AHA award letter MRG.pdf
2019-03-05T17:23:38Z (GMT) by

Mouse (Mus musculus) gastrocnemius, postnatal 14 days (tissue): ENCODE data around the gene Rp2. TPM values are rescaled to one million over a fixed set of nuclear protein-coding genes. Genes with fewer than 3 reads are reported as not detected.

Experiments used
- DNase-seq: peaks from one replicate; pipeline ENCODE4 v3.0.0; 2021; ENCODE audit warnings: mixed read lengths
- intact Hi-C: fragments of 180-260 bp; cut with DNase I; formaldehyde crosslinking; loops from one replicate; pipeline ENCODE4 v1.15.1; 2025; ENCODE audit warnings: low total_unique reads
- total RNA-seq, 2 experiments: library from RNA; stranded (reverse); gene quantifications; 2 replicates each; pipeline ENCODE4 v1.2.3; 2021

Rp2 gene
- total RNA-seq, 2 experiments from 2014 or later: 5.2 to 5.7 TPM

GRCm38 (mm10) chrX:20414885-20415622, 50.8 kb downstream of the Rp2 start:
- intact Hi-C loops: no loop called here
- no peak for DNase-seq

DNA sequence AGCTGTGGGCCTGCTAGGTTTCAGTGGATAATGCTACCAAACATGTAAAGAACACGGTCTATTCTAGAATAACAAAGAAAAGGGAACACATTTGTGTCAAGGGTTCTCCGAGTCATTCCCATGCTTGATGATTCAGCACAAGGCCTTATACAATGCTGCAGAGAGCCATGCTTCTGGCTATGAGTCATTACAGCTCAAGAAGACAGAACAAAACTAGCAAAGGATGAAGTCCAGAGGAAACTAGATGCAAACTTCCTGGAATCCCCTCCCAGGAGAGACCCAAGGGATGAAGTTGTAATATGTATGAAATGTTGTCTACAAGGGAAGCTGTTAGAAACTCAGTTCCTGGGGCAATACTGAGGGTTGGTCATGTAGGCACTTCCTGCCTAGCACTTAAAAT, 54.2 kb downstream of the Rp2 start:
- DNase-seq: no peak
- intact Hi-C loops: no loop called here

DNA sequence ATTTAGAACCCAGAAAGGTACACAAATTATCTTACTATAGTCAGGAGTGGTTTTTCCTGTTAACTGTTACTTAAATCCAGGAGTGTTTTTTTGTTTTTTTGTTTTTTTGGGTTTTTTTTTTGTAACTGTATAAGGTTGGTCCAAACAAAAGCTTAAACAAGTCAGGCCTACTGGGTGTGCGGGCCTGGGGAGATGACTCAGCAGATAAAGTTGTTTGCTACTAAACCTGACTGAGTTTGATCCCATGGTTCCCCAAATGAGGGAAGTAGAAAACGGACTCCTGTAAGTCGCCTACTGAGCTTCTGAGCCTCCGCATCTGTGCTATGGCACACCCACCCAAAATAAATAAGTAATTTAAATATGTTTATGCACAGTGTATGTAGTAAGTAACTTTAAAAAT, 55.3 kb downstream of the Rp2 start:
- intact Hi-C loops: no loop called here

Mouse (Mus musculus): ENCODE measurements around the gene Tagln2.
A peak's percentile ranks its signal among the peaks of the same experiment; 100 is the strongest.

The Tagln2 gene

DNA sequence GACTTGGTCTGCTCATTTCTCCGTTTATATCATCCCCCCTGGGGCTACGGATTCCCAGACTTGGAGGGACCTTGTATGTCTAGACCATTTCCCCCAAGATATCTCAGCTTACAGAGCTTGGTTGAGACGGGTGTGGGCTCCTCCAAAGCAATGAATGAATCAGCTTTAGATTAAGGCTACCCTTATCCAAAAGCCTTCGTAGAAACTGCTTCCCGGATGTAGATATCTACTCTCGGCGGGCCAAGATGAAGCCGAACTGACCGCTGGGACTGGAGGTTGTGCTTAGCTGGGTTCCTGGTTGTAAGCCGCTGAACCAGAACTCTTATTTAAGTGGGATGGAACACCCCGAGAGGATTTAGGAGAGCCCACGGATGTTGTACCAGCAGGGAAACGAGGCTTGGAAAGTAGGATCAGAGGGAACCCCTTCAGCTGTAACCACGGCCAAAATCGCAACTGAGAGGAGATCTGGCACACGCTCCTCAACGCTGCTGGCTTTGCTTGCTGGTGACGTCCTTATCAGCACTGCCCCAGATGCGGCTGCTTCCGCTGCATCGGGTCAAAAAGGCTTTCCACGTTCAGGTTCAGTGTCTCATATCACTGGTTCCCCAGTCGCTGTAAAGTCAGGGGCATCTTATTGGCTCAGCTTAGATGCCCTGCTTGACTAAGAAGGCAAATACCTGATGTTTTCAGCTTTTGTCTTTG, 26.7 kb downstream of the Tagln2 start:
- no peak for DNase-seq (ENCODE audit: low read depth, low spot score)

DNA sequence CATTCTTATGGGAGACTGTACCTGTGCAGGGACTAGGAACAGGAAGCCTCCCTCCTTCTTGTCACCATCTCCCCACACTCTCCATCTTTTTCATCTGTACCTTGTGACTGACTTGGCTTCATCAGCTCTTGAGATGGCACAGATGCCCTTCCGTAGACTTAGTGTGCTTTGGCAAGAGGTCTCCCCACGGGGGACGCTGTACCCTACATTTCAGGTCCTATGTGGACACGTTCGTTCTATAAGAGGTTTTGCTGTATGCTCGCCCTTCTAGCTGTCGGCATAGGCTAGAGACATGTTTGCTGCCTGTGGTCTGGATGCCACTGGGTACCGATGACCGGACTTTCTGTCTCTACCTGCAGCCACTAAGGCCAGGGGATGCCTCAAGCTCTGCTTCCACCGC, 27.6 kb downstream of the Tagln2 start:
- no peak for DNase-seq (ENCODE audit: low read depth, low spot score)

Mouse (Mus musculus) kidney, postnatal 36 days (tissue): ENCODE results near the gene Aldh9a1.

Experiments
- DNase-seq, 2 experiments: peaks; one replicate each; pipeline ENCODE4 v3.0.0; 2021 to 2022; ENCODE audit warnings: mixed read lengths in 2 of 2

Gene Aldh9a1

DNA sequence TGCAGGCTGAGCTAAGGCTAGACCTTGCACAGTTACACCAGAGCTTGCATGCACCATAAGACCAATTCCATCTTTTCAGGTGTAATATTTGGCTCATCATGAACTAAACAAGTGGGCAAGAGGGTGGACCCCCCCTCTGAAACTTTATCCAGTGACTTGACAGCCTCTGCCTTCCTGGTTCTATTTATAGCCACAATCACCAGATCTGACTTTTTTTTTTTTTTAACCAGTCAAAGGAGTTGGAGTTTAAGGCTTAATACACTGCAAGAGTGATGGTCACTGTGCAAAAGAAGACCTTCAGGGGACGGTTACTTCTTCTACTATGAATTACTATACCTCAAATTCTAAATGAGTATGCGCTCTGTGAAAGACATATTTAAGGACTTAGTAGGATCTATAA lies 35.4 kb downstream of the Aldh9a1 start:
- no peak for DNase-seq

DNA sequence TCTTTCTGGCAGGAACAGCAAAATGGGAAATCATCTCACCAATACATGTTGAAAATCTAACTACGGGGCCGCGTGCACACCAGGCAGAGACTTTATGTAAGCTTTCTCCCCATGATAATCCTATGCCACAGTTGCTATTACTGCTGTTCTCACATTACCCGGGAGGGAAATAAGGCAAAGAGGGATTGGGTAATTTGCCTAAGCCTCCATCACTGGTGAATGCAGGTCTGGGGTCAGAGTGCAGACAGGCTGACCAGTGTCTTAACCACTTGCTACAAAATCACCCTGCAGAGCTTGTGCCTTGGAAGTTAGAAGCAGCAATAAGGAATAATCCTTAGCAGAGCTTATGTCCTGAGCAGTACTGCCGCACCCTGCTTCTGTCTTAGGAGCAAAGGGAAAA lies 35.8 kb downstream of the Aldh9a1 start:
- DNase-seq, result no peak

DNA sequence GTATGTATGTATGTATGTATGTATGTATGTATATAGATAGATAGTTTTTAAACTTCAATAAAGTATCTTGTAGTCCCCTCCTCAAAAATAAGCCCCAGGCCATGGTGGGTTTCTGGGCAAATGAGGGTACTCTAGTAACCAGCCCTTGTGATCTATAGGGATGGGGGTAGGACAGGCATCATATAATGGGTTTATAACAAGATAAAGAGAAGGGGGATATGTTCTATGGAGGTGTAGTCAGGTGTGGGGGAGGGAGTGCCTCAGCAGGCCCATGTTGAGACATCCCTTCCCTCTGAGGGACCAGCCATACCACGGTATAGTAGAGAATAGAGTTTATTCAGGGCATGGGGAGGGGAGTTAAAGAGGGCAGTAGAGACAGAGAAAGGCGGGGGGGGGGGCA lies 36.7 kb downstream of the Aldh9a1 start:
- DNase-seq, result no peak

Previous work had suggested that cardiovascular disease was the result of aberrant epigenetic mechanisms, although the proteins altering the behavior of the cardiac genome were unknown. In this study we observed that CTCF levels were altered across a population of genetically distinct mice (which in turn exhibit a spectrum of phenotypic responses to pathologic stimuli associated with heart failure). To comprehensively determine CTCF’s function in the normal and diseased heart, we generated the first cardiac specific CTCF KO mouse, which enables selective removal of CTCF from the adult heart. Using this mouse model and performing Hi-C (Chromosome Conformation Capture followed by DNA sequencing), we have shown that loss of CTCF is sufficient to induce heart failure through mechanisms that involve restructuring of the genome. These studies answer a long-standing question in cardiac biology: what are the cell type specific changes that alter the expression of DNA to induce heart failure? Rather than individual genes, which we know are insufficient to reverse the syndrome of heart failure, CTCF commands an entire cadre of cardioprotective genes and molecules, maintaining appropriate function of the cardiac cell. When this protein is removed in disease, havoc ensues, leading to dysfunction of the organ at multiple levels. My studies show that CTCF plays a central role in cardiac-specific genome regulation and immediately suggest therapeutic avenues to modulate the epigenetic actions of CTCF to halt heart failure progression and to improve the functional capacity of cardiac muscle, thereby restoring health to sick patients.